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Aging Parents and Their “Helicopter Children”

Kimberley Fowler
By Kimberley FowlerJune 26, 2018

Most of us are familiar with “helicopter parents” – the generation of overprotective dads and moms who incessantly hover like helicopters around their children – but recently, the roles have reversed. “Helicopter children” represent a new wave of overprotective caregivers who try to mitigate their aging parents’ every move; albeit with the best of intentions.

Whether you are the elderly parent receiving care or the adult child providing it, the transition of caregiving is often difficult for everyone involved. To make this difficult transition easier, Forbes suggests removing the barriers of communication as much as possible and to “think of this relationship as a partnership, not as one family member providing a service to another.”

The “Helicopter” Movement

According to Parents Magazine, the metaphor “helicopter parent” was first used in Dr. Haim Ginott’s 1969 book “Between Parent & Teenager” by “teens who said their parents would hover over them like a helicopter.”

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The term took off in the 1990s to describe parents of millennial children who embraced an excessive parenting style that included “over-controlling, over-protecting and over-perfecting” their children.

Helicopter behavior hasn’t only been observed in parents of young children, not yet old enough to advocate for themselves. United States College administrators began using the term in the early 2000’s to describe baby boomer-aged parents who “earned notoriety for practices such as calling their children each morning to wake them up for class and complaining to their professors about grades the children had received.”

As baby boomers (and their children) continue to age, it has become a natural transition for them to focus their sites on their own aging parents.

Helicopter Children: The Right Approach to Caring for Aging Parents

Forbes points out that the language used across the internet and in self-help books negatively impacts the ways in which we view aging seniors and in turn, the way we care for them. Phrases such as “parenting your parents” or “you have become your parents and they have become your children” only serves to create a divide between parents and their adult children and ultimately corrodes communication.

Instead, Forbes suggests to always remember that although your parents need assistance and support as they age, they have not become your children… they will never be your children and “to treat them as if they are is to dishonor and disrespect your aging parents.”

To avoid becoming a helicopter child, it is important to keep your parents’ well-being at the heart of every issue, rather than your need to ease your own worries.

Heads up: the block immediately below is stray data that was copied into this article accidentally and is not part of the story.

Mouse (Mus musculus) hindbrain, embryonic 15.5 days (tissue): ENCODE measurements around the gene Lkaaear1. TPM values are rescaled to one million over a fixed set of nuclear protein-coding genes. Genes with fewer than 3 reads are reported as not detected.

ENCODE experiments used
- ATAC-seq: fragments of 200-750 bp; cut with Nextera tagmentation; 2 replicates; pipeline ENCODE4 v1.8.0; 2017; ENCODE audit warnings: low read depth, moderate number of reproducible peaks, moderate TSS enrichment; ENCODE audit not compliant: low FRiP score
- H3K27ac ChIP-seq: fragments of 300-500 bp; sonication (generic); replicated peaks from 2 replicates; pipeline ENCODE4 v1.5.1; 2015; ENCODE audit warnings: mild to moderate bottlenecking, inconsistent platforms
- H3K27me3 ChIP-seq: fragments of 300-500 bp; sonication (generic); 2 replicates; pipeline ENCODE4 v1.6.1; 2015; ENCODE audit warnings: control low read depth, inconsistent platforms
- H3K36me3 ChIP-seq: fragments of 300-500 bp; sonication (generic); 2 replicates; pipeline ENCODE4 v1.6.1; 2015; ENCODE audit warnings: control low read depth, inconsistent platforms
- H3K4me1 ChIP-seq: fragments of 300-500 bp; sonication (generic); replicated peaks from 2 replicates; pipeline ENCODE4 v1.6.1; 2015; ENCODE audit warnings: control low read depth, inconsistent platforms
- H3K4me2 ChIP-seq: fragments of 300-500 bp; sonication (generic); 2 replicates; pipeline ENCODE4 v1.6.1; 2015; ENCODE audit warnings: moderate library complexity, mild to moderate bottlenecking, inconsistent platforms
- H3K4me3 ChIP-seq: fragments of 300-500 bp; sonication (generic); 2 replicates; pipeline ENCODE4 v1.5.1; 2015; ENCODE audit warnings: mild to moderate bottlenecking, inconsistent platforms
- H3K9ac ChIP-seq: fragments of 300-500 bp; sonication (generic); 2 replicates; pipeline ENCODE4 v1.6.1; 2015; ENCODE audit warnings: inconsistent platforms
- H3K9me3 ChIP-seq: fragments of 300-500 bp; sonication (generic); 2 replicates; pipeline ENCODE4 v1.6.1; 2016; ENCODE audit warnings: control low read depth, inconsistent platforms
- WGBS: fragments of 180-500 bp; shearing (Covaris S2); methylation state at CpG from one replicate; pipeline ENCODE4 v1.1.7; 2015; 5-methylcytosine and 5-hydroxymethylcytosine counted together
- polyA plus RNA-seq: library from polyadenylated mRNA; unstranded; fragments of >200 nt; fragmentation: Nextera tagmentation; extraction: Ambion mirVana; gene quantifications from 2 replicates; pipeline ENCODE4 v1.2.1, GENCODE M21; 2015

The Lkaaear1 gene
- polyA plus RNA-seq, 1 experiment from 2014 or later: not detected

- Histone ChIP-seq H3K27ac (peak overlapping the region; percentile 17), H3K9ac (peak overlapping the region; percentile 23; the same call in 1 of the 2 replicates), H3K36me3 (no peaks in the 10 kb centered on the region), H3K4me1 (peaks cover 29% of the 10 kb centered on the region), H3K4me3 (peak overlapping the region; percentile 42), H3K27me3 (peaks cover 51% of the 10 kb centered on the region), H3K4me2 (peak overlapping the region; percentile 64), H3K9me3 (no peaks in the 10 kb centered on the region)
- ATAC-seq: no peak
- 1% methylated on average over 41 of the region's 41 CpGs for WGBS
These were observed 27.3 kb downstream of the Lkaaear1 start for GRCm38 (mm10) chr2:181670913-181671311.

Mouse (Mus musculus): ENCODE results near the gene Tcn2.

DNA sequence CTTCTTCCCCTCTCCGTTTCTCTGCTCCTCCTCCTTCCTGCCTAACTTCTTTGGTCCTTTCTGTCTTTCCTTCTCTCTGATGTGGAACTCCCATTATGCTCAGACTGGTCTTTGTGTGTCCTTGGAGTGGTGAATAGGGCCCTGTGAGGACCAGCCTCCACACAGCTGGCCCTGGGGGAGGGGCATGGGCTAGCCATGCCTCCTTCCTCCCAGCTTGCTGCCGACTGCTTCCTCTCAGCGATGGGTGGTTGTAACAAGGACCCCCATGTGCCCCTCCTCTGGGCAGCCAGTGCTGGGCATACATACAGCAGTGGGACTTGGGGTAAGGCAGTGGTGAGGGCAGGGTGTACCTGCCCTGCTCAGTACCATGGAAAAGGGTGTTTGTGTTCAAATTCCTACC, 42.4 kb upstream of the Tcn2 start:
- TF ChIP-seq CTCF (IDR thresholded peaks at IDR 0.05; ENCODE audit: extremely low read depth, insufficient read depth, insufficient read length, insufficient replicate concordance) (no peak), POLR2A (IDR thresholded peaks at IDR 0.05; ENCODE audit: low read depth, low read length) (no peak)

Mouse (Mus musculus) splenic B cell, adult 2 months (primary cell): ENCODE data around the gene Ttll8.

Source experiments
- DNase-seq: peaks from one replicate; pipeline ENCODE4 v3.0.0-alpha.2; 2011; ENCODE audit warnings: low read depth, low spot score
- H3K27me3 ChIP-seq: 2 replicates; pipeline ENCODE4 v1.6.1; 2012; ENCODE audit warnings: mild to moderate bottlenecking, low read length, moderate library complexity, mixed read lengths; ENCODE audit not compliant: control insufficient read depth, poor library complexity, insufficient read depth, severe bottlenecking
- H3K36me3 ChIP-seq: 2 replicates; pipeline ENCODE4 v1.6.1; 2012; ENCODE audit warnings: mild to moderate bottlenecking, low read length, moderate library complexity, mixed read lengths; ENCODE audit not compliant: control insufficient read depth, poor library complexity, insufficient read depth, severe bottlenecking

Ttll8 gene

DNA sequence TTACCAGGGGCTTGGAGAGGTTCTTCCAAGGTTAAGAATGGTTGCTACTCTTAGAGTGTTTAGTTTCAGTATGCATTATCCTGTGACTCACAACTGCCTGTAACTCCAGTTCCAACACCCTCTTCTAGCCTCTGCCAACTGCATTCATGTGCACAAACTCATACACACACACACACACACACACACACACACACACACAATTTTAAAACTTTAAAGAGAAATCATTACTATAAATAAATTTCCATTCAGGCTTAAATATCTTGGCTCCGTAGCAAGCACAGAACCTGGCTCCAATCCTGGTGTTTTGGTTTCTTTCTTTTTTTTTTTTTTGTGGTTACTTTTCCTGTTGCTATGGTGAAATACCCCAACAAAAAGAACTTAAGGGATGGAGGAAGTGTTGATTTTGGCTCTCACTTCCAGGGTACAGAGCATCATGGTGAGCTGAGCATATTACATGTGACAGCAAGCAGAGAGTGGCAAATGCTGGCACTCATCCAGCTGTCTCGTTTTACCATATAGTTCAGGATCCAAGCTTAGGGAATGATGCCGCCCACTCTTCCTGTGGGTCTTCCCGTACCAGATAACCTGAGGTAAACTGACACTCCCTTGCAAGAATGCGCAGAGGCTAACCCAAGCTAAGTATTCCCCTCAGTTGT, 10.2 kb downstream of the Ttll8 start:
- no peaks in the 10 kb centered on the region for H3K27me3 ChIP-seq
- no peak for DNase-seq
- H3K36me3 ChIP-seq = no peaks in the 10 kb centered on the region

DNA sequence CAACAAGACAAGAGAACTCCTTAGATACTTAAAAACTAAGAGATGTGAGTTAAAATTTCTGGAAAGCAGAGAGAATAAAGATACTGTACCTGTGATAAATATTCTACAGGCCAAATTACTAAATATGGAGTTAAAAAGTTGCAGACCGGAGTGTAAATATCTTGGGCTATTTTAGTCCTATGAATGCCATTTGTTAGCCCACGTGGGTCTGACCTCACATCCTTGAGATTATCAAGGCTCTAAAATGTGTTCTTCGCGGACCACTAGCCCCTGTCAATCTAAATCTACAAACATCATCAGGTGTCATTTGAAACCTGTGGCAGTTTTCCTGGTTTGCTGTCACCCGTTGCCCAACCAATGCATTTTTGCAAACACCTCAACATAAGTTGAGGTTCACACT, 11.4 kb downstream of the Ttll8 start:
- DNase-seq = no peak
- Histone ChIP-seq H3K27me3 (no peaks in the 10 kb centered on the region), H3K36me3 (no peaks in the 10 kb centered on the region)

Clinical psychologist Laura Carstensen, who is also founding director of Stanford University’s Center on Longevity, suggests this basic rule for adult children to adopt when caring for their aging parent: “unless a parent is cognitively impaired and not aware of the level of his or her impairment, children need to respect the parent’s decisions.”

The Wall Street Journal suggests that adult children consider the following approach to avoid entering the helicopter zone:

  1. Consider assistive devices. If your parents forget to turn off the stove, don’t jump to the conclusion they can’t stay in their home. Look into devices that turn stoves off automatically.
  2. Consult a professional if you’re worried about risky behavior. If a parent has cataracts in both eyes and continues to drive at night, ask the primary-care physician to intervene.
  3. Consult, don’t command. Use classic ‘I’ language, such as: ‘I am concerned about you living in a two-story house after your heart attack.’ Avoid: ‘You can’t live here anymore.’
  4. Establish competence. If you and your parents don’t agree on their level of competence, consult a professional together.
  5. Pick your battles. If a parent is getting lost or has stopped bathing, talk about what help he or she might need to remain independent. If his or her clothes don’t match, get over it.
  6. Respect their privacy. Don’t go through your parents’ mail or screen their calls unless asked.
  7. Respect their rights. Your parents have the right to take informed risks. Unless your father or mother has dementia, don’t make decisions for him or her.

What struggles do you face when caring for an aging parent or older loved one? We’d like to hear your stories in the comments below.

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Kimberley Fowler
Kimberley Fowler
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